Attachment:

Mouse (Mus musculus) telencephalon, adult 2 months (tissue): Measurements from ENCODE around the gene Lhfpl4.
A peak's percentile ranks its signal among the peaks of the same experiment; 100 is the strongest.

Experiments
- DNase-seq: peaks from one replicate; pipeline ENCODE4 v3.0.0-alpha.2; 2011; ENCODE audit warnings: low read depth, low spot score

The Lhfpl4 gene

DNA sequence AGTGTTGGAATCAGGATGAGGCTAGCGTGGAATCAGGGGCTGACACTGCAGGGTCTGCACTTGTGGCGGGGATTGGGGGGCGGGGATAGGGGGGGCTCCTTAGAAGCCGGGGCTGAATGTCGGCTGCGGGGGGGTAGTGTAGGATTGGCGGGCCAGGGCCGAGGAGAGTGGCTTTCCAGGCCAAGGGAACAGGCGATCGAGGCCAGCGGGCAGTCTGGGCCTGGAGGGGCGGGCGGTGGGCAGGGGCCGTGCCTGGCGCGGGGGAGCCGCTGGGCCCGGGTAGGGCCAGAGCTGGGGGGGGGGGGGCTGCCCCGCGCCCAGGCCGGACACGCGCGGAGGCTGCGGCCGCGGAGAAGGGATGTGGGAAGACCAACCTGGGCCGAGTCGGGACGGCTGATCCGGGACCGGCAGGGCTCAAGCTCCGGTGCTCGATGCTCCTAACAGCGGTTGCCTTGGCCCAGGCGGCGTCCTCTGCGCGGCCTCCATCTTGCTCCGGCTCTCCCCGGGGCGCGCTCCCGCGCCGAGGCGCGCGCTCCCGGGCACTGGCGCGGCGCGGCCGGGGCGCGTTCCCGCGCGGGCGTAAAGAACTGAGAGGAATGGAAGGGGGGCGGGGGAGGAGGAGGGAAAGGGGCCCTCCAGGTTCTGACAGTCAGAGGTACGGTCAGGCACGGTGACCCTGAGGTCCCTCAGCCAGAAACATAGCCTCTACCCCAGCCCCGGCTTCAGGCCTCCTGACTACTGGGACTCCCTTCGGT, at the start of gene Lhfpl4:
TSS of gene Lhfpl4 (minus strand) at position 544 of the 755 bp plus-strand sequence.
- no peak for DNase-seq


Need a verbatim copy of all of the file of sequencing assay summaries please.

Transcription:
Mouse (Mus musculus) telencephalon, adult 2 months (tissue): Measurements from ENCODE around the gene Lhfpl4.
A peak's percentile ranks its signal among the peaks of the same experiment; 100 is the strongest.

Experiments
- DNase-seq: peaks from one replicate; pipeline ENCODE4 v3.0.0-alpha.2; 2011; ENCODE audit warnings: low read depth, low spot score

The Lhfpl4 gene

DNA sequence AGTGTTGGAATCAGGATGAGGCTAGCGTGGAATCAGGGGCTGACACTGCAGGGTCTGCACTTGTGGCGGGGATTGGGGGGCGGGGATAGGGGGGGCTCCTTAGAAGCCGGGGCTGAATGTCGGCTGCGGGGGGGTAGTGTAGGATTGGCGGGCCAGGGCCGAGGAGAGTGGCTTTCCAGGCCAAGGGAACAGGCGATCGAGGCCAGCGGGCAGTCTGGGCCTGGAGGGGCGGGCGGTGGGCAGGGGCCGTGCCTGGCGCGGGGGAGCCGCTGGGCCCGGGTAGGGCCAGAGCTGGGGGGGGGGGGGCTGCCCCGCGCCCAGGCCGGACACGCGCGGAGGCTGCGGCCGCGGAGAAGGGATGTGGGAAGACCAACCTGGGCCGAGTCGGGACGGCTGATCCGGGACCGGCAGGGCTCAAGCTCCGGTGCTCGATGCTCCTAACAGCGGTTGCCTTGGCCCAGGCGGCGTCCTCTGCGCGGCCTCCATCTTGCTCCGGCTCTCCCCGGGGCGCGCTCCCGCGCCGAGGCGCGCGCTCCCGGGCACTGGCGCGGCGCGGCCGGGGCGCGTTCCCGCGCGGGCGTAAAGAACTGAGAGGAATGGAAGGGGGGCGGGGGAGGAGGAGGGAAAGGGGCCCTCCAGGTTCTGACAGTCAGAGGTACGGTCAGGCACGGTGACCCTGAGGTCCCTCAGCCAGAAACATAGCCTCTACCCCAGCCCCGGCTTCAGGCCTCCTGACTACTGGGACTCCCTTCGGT, at the start of gene Lhfpl4:
TSS of gene Lhfpl4 (minus strand) at position 544 of the 755 bp plus-strand sequence.
- no peak for DNase-seq